Olive Riley’s YouTube submissions where she sings, spins a yarn, and talks about fishing [someone peed on the fish]: all her favourite things.



Without This Man……..

May 30, 2011

Georg Ludwig Ritter von Trapp. April 4 1880 - May 30 1947

 ……would there be The Sound of Music?  

Could Georg von Trapp have been a Father of Muses? 

 I’ve been watching the 40th anniversary DVD of the redigitalised The Sound of Music, which includes a second disc of documentaries and interviews with the cast.  The real story of the von Trapp Family Singers surprised me with its subtleties; moreso the quiet steadying influence of Georg.  Not to mention his significant contribution to the existence of this family….which seems to have been eclipsed by the driving force and manic energy of Maria.  Without Georg’s tadpoles, a whole musical franchise would never have existed…

The von Trapps were not spiritual leaders or teachers in the calibre of  Buddha, Paramahansa Yogananda, or even Meister Eckhart, yet I bet more people have heard of The Sound of Music, can hum the words of the songs, and know something more about the simple bravery and inventiveness of the human spirit from the story of the von Trapps.  Fact, fiction or fantastical, the von Trapp story is legendary.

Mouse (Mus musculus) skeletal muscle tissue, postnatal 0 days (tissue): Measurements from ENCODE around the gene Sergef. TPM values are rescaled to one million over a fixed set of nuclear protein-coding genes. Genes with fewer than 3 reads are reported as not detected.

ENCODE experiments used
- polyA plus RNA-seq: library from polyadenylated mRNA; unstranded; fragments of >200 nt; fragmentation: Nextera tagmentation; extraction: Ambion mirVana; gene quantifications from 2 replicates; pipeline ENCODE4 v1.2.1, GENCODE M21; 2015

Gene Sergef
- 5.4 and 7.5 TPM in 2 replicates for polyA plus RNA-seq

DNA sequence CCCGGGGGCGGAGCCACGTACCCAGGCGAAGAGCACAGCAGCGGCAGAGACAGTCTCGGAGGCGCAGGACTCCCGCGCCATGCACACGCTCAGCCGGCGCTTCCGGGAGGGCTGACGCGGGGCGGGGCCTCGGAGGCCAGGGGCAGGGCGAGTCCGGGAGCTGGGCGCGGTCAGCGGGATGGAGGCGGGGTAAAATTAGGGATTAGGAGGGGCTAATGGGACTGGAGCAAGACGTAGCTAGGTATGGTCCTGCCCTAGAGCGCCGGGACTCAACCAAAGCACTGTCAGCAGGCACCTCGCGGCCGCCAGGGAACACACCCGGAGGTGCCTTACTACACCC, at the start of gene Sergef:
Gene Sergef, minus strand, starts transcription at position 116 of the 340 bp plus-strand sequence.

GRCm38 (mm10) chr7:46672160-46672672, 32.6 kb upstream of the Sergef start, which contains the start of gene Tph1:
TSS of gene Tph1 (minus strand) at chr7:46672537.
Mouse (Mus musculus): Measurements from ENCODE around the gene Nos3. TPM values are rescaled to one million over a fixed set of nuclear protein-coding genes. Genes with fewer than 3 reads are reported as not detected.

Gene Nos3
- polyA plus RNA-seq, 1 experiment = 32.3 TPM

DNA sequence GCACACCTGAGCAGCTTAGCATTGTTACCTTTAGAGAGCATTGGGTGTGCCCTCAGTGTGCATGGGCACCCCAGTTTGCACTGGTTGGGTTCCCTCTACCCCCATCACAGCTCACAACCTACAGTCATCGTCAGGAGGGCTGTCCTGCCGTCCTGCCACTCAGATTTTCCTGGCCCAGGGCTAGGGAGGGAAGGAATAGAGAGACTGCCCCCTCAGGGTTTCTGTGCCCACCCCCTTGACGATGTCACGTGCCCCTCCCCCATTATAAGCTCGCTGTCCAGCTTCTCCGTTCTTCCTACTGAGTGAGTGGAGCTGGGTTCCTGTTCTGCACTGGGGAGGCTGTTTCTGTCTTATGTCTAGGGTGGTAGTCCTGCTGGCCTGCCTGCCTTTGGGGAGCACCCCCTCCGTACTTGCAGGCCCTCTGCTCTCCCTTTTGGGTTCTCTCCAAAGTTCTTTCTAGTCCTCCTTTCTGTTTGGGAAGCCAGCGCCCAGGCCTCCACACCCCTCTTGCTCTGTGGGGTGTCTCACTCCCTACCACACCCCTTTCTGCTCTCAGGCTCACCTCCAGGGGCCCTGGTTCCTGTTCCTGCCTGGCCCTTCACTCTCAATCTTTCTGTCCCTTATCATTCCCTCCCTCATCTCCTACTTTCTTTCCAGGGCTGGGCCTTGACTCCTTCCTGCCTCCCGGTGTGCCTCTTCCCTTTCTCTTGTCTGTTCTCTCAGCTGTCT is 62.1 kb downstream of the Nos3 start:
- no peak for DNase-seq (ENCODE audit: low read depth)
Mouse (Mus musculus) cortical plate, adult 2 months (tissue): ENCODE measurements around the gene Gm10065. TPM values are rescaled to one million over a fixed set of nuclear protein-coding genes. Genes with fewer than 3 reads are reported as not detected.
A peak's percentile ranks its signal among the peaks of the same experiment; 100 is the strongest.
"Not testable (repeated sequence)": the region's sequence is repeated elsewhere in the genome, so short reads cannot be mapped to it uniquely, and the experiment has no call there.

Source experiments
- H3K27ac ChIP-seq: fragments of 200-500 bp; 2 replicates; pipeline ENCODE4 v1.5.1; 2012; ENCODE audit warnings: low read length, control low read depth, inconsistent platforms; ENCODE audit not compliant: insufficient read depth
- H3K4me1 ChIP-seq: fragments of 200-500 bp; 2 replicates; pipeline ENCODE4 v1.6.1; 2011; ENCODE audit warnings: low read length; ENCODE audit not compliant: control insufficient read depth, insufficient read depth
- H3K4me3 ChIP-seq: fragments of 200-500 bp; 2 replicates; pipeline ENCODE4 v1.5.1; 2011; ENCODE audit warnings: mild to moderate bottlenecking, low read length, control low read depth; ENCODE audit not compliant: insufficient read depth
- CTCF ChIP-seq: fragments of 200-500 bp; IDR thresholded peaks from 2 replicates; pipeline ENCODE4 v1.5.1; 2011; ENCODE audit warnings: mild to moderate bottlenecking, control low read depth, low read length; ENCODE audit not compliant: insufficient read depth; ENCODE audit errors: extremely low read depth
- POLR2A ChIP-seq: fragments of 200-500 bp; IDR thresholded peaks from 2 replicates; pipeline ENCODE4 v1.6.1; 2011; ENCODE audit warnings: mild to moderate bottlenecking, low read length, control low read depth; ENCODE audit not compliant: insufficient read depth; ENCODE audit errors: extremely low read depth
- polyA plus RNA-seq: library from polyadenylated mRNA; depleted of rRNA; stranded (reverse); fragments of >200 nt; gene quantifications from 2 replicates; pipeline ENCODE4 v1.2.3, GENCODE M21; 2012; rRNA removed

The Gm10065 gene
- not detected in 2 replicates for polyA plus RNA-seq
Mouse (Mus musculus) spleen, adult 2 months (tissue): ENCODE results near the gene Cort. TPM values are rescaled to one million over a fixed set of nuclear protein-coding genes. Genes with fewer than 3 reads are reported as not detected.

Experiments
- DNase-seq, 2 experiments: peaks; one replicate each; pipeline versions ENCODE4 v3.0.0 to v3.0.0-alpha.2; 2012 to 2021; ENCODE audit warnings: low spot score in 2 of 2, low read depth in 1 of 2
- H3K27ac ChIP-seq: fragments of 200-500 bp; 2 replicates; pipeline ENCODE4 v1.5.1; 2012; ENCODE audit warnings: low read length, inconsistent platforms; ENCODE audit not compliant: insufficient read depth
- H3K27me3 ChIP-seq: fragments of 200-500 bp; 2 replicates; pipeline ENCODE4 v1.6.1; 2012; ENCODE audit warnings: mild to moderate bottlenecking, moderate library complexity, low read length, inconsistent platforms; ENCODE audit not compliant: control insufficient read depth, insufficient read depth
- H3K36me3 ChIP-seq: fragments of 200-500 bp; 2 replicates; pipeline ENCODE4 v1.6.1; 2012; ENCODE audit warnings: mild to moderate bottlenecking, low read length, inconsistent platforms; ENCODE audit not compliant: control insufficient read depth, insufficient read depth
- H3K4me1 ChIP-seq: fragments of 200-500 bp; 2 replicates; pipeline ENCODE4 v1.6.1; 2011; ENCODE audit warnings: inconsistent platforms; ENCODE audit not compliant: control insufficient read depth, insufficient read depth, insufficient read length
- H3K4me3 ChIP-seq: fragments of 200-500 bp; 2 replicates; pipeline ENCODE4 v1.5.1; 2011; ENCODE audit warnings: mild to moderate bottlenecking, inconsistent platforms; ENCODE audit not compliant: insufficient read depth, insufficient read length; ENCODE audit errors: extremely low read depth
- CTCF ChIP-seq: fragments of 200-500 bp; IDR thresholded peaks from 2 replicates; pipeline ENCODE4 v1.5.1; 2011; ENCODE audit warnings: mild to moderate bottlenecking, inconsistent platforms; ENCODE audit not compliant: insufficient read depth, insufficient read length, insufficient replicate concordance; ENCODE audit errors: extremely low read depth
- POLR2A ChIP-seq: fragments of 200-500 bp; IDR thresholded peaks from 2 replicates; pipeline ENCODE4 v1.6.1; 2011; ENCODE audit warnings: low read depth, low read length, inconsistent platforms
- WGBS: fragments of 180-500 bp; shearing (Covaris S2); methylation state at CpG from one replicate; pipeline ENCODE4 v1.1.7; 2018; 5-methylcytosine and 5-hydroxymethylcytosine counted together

Image Credit: photofairy

Raindrops on roses and whiskers on kittens
Bright copper kettles and warm woolen mittens
Brown paper packages tied up with strings
These are a few of my favorite things

All About the Boy

Before Maria!: Korvettenkapitän Georg Ludwig Ritter von Trapp ~ The Esoteric Curiosa

The Real Story of the von Trapp Family ~ National Archives

The Sound of Music ~ musical comes home to Salzberg Austria, October 2011